Mathews also complains that the exclusion for cause of several veniremen who expressed misgivings about covert tape recordings created a jury skewed in favor of the government and unrepresentative of the community. He argues that the trial judge should have conducted a more extensive inquiry into the basis for the veniremen's objection to such evidence in order to ascertain whether the veniremen felt they could give the evidence its proper weight despite their initial reservations.
We disagree with Mathews for two reasons. First, a trial judge's questioning during voir dire is subject to limited review. In light of the special circumstances of the situation (to be outlined below) and the great deference that we accord trial judges in this area, Wainwright v. Witt, 469 U.S. 412, 105 S.Ct. 844, 83 L.Ed.2d 841, 844 (1985), we see no reason to overturn the judgment of the trial court on the basis of the exclusion of these veniremen. Second, the trial judge called a side bar during voir dire to give Mathews' counsel the opportunity to suggest an appropriate route for the trial court to take regarding these veniremen. Mathews' counsel expressed no objection and asked the court to proceed as it had been before the side bar. We find it difficult to accept Mathews' belated allegations on appeal that the judge's action taken at Mathews' request denied him his sixth amendment right to an impartial jury representing a cross-section of the community.
The trial judge was forced to deal with a difficult and all too common situation during voir dire. The court had properly and methodically questioned the veniremen as a group about their limitations and biases regarding the case. After its first twenty-two questions, the court had excused only six persons for cause. The court's twenty-third question inquired whether the veniremen had "any concern about tape recording conversations when one party is not aware that it is being recorded." (Trial Transcript at 43). One veniremen expressed concern, and the court questioned her in depth about whether her reservations about the evidence-gathering method would interfere with her ability to weigh that evidence, whether she still had reservations knowing that she would only hear the tapes if they were found admissible by the court according to the rules of evidence, and whether her reservations would remain regardless of the nature of the investigation. When the veniremen continued to express doubt, the judge dismissed her.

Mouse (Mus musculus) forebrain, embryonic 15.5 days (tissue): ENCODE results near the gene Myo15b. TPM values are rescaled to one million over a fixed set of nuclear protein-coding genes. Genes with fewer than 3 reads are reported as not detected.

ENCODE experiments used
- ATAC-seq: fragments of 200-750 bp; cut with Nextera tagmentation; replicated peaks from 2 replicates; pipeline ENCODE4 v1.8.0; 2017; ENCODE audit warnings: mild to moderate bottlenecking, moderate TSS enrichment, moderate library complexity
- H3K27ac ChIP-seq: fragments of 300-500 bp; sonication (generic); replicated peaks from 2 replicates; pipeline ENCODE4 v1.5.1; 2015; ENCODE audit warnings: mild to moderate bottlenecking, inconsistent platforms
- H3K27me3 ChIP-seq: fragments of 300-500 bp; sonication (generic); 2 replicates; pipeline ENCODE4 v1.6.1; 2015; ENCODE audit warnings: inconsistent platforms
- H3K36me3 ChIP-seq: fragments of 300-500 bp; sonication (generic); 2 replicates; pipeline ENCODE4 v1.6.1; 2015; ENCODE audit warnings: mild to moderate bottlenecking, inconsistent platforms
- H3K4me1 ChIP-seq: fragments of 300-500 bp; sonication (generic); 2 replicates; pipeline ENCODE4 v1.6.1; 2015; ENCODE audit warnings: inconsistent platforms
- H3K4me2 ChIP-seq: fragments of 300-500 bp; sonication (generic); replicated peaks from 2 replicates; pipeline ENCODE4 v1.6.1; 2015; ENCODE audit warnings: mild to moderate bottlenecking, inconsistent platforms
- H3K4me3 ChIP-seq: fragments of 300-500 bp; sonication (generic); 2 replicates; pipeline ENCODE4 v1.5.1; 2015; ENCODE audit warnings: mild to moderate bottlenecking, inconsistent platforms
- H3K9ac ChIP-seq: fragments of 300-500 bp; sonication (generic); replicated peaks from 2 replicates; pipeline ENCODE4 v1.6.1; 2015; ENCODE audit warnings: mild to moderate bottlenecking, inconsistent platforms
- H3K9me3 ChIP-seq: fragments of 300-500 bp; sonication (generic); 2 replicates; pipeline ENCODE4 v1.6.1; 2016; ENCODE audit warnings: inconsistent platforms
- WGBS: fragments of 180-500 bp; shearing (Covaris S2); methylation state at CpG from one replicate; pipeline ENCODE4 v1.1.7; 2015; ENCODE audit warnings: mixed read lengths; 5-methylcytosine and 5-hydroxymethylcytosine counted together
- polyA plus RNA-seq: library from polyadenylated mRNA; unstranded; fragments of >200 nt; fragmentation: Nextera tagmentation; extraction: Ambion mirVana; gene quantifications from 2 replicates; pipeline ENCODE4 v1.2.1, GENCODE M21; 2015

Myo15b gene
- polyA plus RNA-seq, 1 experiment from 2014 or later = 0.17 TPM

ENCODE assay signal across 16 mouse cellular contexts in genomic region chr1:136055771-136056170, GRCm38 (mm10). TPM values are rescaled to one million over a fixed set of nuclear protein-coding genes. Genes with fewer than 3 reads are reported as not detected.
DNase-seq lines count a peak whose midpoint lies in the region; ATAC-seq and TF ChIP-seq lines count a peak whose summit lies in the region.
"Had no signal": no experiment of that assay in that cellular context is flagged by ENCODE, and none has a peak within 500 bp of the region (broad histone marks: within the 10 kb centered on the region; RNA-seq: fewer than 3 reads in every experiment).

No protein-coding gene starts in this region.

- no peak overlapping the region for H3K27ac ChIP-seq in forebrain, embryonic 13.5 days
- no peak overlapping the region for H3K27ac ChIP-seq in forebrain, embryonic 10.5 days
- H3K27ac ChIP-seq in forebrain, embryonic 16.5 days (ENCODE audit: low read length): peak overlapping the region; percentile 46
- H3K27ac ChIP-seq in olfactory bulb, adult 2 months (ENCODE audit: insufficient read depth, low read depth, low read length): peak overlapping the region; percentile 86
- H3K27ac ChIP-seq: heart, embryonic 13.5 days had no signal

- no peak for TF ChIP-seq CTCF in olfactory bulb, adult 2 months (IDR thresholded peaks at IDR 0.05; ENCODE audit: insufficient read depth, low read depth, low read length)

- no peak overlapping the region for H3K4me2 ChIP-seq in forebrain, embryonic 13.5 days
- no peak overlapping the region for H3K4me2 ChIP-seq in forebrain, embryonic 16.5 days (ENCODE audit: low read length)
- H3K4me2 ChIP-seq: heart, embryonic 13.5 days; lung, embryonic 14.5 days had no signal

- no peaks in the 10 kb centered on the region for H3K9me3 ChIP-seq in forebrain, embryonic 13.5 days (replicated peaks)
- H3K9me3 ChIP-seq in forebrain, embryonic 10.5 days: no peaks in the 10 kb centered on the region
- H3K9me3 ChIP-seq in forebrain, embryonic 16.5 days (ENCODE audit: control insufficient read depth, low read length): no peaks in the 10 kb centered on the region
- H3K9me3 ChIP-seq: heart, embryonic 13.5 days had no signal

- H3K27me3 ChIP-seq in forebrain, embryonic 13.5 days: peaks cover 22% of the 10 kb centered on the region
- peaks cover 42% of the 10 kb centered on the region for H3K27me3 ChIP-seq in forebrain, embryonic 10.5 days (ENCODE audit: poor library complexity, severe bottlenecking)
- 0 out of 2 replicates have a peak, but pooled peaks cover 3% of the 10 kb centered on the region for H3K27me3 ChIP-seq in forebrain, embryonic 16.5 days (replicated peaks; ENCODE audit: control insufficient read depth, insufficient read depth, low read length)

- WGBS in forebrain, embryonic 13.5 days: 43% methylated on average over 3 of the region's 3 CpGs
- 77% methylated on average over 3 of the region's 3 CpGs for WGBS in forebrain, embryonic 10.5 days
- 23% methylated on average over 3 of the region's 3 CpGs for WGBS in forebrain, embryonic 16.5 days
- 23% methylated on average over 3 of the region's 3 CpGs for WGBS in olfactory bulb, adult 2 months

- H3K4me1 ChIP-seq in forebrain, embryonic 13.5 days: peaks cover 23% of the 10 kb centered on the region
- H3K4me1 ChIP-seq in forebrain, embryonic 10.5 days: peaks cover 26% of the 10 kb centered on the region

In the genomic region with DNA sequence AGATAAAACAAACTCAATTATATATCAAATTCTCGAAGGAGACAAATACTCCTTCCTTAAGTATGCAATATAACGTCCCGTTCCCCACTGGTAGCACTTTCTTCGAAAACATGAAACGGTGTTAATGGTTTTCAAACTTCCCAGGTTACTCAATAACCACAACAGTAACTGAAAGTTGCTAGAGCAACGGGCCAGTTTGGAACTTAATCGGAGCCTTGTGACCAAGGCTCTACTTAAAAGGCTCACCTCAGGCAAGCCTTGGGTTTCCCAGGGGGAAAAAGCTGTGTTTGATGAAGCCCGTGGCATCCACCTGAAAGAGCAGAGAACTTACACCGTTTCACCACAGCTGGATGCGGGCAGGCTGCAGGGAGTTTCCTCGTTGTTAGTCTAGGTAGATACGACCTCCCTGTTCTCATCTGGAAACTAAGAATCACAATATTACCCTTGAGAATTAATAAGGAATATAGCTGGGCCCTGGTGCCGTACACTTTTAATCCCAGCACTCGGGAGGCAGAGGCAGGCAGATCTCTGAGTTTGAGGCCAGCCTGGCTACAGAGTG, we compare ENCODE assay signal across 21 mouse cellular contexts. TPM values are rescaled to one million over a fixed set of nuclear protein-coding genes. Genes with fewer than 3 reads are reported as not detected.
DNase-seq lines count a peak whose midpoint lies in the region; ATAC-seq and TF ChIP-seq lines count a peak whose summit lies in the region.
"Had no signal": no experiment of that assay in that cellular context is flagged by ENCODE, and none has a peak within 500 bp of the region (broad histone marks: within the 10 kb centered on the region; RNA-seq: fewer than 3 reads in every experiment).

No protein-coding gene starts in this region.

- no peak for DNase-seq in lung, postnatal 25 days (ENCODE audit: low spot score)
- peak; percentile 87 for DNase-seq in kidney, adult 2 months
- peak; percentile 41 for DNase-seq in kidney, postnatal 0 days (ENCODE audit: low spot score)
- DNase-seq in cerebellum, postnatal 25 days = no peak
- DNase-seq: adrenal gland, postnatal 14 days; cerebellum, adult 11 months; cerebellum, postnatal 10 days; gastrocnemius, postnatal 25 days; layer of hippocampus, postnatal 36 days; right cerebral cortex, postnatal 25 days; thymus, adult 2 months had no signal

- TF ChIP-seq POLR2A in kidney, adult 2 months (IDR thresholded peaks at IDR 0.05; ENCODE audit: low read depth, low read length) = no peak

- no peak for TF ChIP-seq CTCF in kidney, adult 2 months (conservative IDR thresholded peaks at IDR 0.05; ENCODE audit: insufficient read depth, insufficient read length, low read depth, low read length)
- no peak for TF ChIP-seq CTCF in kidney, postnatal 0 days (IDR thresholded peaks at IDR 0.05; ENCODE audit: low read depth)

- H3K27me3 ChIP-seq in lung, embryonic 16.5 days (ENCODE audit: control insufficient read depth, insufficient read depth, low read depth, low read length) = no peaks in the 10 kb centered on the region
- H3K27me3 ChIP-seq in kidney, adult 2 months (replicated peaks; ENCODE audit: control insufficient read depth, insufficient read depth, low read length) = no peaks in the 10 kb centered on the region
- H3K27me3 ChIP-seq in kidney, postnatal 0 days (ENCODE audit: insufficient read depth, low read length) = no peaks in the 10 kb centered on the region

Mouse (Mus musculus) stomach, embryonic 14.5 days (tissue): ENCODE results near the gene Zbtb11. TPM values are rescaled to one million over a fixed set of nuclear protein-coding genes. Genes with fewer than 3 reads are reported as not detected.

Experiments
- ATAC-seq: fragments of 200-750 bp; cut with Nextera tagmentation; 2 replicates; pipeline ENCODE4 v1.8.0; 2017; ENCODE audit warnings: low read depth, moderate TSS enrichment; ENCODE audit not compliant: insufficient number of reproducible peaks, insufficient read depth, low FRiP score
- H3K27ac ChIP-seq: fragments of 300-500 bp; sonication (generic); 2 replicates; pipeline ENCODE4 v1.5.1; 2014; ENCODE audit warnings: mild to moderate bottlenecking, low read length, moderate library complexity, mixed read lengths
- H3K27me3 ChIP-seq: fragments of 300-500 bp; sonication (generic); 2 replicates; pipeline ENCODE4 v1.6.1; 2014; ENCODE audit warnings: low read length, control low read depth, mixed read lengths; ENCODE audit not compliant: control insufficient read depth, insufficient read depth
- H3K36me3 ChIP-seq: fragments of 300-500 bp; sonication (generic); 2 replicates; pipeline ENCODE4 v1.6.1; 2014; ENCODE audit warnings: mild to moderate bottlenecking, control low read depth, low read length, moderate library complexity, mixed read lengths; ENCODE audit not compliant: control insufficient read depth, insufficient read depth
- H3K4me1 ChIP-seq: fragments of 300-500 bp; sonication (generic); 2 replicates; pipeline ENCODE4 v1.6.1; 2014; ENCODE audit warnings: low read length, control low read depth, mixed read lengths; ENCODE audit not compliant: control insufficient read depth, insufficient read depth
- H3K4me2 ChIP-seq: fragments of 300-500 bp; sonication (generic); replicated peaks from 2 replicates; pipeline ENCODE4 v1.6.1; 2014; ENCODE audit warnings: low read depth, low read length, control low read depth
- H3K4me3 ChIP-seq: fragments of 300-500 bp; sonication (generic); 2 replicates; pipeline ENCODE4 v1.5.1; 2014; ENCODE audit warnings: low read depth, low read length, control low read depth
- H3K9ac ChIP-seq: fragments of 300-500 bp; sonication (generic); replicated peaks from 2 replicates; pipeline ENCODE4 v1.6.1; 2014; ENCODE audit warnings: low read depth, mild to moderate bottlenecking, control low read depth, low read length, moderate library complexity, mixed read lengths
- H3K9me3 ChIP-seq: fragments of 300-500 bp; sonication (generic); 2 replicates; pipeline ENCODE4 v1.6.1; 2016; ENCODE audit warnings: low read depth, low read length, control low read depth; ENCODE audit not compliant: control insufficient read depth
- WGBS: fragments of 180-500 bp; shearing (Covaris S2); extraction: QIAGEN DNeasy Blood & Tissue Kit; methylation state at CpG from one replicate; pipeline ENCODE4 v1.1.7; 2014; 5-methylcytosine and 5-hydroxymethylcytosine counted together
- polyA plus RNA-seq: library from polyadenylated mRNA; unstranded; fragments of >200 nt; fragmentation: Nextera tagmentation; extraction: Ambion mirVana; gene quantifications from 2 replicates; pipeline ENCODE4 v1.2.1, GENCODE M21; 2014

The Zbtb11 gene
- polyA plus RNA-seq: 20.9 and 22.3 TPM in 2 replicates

As acknowledged by counsel for both sides, what followed was a classic case of potential jurors jumping on the opportunity to avoid jury duty by suddenly realizing that they too shared the bias of the venireman just dismissed. Several veniremen immediately brought their newly discovered problem with accepting covert tape recordings to the attention of the trial judge. The judge dismissed the first bandwagoner without further questioning, knowing the veniremen had heard the examination of the venireman just dismissed. The judge dismissed the second and third followers after they offered short explanations of the basis for their objections to taping. When a fourth venireman suddenly discovered a deep-seated distaste for covert taping, the judge questioned her in depth and reiterated that tapes might not even be introduced into evidence and would only be heard if they were found admissible according to the rules of evidence. The veniremen then relented, declared she could give the evidence appropriate weight, and was retained on the panel. Undeterred, a fifth venireman took up the mantle and voiced objections to covert taping. The court was examining him further when still another venireman interrupted with questions regarding the nature of the tapes.
Seeing the direction that the voir dire was going, the judge called a side bar. As represented to this court at oral argument by both counsel (both of whom also served as trial counsel), the judge asked both parties for their preferences as to the appropriate manner for the court to deal with this mass exodus of potential jurors. Mathews' counsel admits that he did not object to the actions that the judge had taken up to that point and in fact encouraged him to continue.
The judge then dismissed the venireman he had been questioning and dealt with the remaining four veniremen who claimed that they too disliked covert taping. The judge questioned the first three of these four in depth, released one and kept two. The final objecting venireman was also released.
With the supply of potential jurors now exhausted, the court called a recess. The following day, the new veniremen expressed no misgivings about taping, and the voir dire proceeded without further problem.